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Aesop's Fables by  J. H. Stickney




HE Mice, being sadly distressed on account of their common enemy the Cat, called a council to devise means of ridding themselves of the annoyance. Many plans were proposed and rejected, till at last it was suggested by a young Mouse that [222] a bell should be hung round the Catís neck, that having notice of her coming, they might escape to their holes.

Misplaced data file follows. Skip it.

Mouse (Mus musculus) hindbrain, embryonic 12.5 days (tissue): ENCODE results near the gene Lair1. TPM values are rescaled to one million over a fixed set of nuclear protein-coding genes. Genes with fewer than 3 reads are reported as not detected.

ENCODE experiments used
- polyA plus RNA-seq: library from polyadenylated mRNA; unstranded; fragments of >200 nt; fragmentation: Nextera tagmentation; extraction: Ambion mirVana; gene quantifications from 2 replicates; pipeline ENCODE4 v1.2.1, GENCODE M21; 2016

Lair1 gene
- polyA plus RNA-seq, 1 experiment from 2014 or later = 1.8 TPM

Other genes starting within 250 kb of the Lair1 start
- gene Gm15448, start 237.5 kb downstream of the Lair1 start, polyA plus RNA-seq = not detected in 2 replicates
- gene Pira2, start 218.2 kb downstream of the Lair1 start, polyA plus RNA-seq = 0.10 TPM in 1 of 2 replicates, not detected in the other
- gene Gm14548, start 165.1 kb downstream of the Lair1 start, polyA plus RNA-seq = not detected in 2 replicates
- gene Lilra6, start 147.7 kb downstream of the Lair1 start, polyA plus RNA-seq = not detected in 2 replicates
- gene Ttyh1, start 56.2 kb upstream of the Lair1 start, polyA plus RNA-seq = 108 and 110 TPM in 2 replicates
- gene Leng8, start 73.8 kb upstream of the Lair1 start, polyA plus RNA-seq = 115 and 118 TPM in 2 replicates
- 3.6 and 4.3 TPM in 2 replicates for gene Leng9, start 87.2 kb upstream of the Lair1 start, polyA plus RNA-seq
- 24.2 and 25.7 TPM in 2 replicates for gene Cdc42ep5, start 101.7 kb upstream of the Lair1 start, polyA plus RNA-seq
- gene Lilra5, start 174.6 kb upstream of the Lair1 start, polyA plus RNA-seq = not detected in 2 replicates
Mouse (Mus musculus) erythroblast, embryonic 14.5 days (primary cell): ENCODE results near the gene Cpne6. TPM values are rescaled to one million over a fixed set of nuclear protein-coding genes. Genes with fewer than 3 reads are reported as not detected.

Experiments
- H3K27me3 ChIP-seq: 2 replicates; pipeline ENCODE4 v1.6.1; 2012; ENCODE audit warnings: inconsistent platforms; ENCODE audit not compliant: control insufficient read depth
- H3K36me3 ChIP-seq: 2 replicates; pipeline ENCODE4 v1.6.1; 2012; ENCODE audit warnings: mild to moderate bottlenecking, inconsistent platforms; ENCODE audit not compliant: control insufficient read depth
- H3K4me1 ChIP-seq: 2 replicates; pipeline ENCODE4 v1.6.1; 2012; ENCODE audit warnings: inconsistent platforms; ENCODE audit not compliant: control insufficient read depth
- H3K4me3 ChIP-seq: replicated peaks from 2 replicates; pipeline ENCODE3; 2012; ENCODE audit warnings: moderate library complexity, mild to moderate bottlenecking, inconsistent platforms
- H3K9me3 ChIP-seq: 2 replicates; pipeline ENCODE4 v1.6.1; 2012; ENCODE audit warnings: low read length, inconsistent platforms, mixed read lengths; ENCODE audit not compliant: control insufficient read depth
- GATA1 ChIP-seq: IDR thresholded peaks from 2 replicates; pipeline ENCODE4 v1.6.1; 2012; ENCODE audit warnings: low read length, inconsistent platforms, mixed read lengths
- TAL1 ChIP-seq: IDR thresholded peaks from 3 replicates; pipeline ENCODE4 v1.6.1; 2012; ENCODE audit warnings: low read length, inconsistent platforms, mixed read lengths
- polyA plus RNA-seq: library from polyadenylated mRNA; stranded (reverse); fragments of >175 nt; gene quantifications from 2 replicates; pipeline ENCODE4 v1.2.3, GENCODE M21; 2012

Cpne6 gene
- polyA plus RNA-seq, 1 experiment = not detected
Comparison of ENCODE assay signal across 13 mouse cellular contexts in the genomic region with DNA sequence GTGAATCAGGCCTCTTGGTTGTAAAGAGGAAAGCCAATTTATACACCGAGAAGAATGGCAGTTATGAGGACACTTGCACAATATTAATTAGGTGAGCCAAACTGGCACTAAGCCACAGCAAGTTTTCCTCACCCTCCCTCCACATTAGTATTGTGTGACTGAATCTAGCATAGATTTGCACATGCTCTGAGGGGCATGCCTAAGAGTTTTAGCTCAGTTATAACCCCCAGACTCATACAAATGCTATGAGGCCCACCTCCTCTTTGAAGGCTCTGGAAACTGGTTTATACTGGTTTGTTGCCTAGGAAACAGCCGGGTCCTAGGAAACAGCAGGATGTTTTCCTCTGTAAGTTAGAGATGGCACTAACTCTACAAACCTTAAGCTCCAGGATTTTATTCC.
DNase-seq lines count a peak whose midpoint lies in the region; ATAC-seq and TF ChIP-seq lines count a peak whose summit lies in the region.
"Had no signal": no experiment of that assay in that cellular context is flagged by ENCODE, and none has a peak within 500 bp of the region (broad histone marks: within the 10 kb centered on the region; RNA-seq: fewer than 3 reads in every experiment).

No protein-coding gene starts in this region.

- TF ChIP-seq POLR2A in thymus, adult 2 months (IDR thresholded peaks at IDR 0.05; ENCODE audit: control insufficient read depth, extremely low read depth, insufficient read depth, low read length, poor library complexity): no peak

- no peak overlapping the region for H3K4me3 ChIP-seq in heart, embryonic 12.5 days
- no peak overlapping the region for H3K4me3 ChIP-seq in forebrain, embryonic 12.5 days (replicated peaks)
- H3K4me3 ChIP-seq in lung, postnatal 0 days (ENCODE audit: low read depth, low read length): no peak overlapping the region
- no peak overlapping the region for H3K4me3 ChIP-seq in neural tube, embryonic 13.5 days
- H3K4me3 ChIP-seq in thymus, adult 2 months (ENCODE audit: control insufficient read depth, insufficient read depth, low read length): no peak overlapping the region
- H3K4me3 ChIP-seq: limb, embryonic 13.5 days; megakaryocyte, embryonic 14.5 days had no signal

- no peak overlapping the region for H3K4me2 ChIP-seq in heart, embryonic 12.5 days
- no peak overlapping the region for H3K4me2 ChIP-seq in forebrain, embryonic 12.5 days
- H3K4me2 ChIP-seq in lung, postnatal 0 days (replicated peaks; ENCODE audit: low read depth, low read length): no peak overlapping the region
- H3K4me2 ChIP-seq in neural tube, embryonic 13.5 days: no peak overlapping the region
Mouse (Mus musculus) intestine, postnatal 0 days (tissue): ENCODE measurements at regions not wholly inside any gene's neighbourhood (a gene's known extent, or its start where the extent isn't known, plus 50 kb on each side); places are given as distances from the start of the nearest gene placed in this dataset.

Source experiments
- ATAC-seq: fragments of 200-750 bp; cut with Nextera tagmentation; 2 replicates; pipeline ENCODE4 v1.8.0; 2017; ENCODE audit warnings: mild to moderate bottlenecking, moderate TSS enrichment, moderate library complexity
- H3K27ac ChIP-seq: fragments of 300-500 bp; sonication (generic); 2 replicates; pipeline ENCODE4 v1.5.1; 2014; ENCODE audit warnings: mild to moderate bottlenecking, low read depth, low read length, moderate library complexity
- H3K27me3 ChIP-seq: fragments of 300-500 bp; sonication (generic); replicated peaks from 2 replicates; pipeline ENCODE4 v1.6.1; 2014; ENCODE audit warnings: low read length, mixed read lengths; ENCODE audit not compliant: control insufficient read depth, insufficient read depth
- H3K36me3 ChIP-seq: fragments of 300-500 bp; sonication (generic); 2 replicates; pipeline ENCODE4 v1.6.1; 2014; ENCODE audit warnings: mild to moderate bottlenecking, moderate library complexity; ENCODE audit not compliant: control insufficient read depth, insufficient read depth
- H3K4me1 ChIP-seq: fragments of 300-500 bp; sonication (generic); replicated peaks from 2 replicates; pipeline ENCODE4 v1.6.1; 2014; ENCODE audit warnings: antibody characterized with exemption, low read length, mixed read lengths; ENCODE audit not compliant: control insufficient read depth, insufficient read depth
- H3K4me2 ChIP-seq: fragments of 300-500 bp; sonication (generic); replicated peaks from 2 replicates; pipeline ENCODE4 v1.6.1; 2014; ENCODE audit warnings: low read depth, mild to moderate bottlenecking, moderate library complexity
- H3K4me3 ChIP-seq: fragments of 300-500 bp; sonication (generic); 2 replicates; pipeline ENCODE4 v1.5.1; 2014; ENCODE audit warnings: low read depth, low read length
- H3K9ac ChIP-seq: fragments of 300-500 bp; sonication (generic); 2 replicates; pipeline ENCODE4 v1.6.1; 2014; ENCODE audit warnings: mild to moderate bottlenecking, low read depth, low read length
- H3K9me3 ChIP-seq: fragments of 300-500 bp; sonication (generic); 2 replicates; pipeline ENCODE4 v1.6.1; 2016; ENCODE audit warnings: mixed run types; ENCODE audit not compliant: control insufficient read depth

The proposal was hailed with applause and agreed to unanimously. Whereupon an old Mouse, who had sat in silence, got up and said, "That is well, but who will belt the Cat:" The Mice looked one at another, but no one answered.

The old Mouse said, "It is easy to advise; what is wanted is some one to act."

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